Pharmacopsychiatry 1998; 31: 63-68
DOI: 10.1055/s-2007-979348
Original Papers

© Georg Thieme Verlag Stuttgart · New York

History, Rationale and Potential of Human Experimental Hallucinogenic Drug Research in Psychiatry

E. Gouzoulis-Mayfrank1 , L. Hermle2 , B. Thelen1 , H. Sass1
  • 1Department of Psychiatry and Psychotherapy, University of Technology (RWTH) Aachen, Germany
  • 2Psychiatric and Neurological Hospital Christophsbad, Göppingen, Germany
Further Information

Publication History

Publication Date:
20 April 2007 (online)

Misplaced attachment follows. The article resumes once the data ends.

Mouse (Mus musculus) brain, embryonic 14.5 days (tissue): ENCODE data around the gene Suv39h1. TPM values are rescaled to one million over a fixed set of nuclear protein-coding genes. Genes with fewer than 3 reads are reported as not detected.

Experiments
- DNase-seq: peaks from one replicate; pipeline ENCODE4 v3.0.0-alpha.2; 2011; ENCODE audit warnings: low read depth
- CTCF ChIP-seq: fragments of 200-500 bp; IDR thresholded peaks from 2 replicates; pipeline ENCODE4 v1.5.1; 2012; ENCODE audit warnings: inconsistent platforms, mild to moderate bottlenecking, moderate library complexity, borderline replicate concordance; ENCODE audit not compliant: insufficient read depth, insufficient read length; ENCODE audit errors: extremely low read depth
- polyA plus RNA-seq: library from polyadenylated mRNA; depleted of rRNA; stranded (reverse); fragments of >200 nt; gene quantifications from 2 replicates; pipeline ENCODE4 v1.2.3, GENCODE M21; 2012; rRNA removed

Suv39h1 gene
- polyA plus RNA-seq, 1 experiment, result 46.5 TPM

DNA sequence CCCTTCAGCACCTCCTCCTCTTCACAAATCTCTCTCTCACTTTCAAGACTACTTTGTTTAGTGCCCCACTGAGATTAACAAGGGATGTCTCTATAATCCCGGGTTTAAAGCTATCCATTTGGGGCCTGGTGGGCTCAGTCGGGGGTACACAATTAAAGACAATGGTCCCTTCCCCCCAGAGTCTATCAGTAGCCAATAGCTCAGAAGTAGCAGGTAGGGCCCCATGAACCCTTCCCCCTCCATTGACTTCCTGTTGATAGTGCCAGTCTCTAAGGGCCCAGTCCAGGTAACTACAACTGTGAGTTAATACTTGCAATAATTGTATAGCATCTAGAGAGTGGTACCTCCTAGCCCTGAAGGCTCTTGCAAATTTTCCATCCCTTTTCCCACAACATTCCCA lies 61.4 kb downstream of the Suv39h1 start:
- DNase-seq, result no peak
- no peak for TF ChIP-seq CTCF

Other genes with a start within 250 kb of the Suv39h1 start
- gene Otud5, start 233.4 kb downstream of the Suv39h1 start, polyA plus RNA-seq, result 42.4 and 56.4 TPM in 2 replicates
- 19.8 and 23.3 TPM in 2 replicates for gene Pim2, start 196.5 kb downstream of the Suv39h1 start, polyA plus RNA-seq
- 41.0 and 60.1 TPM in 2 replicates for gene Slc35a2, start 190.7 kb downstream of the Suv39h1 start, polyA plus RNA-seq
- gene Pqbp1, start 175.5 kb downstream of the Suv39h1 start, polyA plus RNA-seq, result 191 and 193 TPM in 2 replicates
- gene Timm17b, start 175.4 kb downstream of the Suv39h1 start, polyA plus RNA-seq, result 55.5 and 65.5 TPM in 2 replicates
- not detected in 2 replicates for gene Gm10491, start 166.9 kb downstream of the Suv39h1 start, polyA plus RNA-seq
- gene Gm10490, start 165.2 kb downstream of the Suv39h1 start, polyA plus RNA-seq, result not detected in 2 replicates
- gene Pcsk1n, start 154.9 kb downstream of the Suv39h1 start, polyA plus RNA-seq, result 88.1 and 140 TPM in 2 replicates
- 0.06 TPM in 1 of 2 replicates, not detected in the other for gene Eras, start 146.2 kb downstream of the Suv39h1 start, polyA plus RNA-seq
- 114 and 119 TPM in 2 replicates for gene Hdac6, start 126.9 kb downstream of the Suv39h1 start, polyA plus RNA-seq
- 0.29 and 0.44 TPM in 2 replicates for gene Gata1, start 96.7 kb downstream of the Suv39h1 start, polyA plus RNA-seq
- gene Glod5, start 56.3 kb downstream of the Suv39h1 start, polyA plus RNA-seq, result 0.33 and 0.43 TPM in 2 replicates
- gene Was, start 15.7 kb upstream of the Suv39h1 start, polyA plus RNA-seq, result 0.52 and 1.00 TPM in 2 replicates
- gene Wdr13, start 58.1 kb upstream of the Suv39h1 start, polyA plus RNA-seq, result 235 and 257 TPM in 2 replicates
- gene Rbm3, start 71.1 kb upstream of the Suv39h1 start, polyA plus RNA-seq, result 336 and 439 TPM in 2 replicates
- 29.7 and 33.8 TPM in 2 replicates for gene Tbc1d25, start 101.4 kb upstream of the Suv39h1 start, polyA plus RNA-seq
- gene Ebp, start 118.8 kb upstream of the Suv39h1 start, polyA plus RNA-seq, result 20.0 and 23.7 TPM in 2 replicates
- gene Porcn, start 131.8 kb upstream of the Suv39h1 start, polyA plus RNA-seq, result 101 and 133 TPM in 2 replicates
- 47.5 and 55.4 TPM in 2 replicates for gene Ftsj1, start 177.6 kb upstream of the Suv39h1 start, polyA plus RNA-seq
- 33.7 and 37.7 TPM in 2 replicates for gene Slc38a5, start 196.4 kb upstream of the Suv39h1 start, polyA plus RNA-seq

Systematic scientific interest in psychedelic substances has a tradition of about 100 years. Numerous human experimental studies have confirmed the existence of a common nucleus of experiences in hallucinogen-induced states and the acute stages of schizophrenic psychoses. However, the degree of resemblance between endogenous and drug-induced psychotic states has been an issue of controversial debate. After the scheduling of psychedelics in the 1960s, human research became highly restricted worldwide and scientific interest in this field faded. The debate about the appropriateness of the psychedelic state as a model for endogenous psychosis therefore seemed to have little practical relevance. Currently there is a revival of scientific interest in human experimental psychedelic research. Consequently, the appropriateness of hallucinogen-induced states as models for psychosis needs to be reappraised. The arguments for and against are summarized in this paper. In conclusion, the drug-induced model psychosis is shown to be a useful model for acute psychotic stages, but not for the nosological entity schizophrenia.